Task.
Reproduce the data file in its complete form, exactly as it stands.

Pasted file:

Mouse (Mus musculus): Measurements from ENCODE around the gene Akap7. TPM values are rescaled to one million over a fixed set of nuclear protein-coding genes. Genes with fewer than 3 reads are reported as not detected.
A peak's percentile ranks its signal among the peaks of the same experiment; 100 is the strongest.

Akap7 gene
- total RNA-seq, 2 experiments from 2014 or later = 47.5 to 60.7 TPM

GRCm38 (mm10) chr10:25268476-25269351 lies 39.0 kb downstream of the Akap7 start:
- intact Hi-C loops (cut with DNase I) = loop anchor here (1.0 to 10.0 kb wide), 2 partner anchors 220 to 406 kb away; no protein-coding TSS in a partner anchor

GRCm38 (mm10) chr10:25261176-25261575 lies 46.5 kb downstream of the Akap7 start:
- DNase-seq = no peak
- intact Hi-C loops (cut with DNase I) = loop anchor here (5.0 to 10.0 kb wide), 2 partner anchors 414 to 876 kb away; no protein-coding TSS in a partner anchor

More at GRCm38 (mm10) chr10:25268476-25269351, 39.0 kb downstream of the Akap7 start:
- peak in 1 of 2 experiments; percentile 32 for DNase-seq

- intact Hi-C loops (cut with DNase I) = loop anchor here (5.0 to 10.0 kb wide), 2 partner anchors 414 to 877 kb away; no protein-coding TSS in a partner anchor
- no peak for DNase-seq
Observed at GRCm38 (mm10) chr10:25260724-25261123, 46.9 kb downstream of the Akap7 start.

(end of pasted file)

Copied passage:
Mouse (Mus musculus): Measurements from ENCODE around the gene Akap7. TPM values are rescaled to one million over a fixed set of nuclear protein-coding genes. Genes with fewer than 3 reads are reported as not detected.
A peak's percentile ranks its signal among the peaks of the same experiment; 100 is the strongest.

Akap7 gene
- total RNA-seq, 2 experiments from 2014 or later = 47.5 to 60.7 TPM

GRCm38 (mm10) chr10:25268476-25269351 lies 39.0 kb downstream of the Akap7 start:
- intact Hi-C loops (cut with DNase I) = loop anchor here (1.0 to 10.0 kb wide), 2 partner anchors 220 to 406 kb away; no protein-coding TSS in a partner anchor

GRCm38 (mm10) chr10:25261176-25261575 lies 46.5 kb downstream of the Akap7 start:
- DNase-seq = no peak
- intact Hi-C loops (cut with DNase I) = loop anchor here (5.0 to 10.0 kb wide), 2 partner anchors 414 to 876 kb away; no protein-coding TSS in a partner anchor

More at GRCm38 (mm10) chr10:25268476-25269351, 39.0 kb downstream of the Akap7 start:
- peak in 1 of 2 experiments; percentile 32 for DNase-seq

- intact Hi-C loops (cut with DNase I) = loop anchor here (5.0 to 10.0 kb wide), 2 partner anchors 414 to 877 kb away; no protein-coding TSS in a partner anchor
- no peak for DNase-seq
Observed at GRCm38 (mm10) chr10:25260724-25261123, 46.9 kb downstream of the Akap7 start.